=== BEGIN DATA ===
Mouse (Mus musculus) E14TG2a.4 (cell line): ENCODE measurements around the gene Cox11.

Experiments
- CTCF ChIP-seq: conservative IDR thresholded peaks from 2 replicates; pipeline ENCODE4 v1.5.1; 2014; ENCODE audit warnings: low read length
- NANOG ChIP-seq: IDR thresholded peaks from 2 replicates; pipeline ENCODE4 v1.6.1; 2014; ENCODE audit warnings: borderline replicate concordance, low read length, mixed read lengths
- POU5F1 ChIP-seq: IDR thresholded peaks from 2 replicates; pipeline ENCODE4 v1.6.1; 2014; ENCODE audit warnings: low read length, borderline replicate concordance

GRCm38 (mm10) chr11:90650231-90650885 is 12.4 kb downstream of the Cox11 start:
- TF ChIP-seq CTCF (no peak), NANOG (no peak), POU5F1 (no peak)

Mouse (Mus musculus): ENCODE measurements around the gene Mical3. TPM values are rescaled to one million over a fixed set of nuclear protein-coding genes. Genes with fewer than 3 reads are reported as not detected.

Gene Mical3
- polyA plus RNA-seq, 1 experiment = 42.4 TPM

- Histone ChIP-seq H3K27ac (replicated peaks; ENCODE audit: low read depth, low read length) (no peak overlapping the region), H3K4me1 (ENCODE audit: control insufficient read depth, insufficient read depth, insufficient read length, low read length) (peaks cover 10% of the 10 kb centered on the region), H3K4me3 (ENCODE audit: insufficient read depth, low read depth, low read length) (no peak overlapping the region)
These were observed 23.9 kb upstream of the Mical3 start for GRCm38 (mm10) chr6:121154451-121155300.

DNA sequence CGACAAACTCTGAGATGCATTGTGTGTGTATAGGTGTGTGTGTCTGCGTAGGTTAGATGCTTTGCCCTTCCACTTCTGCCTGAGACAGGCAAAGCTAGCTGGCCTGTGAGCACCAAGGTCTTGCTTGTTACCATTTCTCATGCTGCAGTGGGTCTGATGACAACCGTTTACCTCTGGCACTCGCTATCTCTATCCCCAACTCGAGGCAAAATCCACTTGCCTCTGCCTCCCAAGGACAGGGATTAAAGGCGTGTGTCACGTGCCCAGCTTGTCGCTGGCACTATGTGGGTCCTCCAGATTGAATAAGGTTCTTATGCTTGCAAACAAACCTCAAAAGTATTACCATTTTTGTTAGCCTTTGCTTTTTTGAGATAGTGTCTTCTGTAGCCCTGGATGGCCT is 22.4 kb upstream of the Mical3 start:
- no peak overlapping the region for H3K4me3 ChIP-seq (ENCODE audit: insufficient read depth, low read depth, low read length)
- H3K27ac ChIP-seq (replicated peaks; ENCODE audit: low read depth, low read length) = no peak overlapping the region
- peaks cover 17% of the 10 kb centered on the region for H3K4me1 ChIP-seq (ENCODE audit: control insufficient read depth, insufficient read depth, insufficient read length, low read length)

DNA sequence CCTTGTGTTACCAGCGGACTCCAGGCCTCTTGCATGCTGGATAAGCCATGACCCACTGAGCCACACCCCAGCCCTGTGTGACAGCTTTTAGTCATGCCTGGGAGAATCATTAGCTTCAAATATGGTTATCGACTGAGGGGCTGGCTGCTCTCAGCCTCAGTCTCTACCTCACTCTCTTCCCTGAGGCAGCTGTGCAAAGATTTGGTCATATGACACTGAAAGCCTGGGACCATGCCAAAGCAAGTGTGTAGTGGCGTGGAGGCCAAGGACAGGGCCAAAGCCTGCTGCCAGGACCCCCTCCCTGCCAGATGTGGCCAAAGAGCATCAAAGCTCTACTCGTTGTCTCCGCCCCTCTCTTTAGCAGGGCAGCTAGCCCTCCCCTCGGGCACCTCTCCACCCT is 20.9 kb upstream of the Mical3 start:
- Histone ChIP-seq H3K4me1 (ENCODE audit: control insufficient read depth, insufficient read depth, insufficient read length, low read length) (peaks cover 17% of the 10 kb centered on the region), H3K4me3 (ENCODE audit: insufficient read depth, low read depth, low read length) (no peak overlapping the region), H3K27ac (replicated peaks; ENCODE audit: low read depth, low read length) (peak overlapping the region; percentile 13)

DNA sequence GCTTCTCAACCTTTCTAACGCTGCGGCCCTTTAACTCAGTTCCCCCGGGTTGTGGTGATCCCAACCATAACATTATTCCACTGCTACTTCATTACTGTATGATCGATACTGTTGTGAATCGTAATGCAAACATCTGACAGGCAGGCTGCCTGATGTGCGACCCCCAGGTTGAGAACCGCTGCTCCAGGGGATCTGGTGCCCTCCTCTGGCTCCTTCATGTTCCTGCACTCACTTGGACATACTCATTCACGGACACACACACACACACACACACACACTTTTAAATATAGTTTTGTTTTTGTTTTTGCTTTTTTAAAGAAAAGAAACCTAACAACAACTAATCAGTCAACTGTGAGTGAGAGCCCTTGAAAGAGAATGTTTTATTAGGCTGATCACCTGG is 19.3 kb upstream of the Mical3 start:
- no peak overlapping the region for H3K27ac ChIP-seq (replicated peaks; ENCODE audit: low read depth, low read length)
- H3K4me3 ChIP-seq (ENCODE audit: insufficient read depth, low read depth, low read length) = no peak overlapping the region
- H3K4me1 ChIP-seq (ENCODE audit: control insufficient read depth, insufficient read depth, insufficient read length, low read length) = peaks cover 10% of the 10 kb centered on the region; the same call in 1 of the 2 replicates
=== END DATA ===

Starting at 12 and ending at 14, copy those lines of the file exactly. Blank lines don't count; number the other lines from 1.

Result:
These were observed 23.9 kb upstream of the Mical3 start for GRCm38 (mm10) chr6:121154451-121155300.

DNA sequence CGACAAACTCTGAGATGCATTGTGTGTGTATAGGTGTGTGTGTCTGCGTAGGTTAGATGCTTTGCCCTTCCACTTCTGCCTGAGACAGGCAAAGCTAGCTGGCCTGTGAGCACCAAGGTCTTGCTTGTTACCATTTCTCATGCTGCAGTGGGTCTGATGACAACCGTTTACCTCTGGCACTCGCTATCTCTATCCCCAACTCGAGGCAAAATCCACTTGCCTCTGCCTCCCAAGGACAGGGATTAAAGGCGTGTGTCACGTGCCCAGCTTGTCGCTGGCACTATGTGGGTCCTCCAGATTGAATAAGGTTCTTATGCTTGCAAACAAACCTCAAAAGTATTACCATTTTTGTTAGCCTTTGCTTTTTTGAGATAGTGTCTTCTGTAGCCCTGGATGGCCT is 22.4 kb upstream of the Mical3 start:
- no peak overlapping the region for H3K4me3 ChIP-seq (ENCODE audit: insufficient read depth, low read depth, low read length)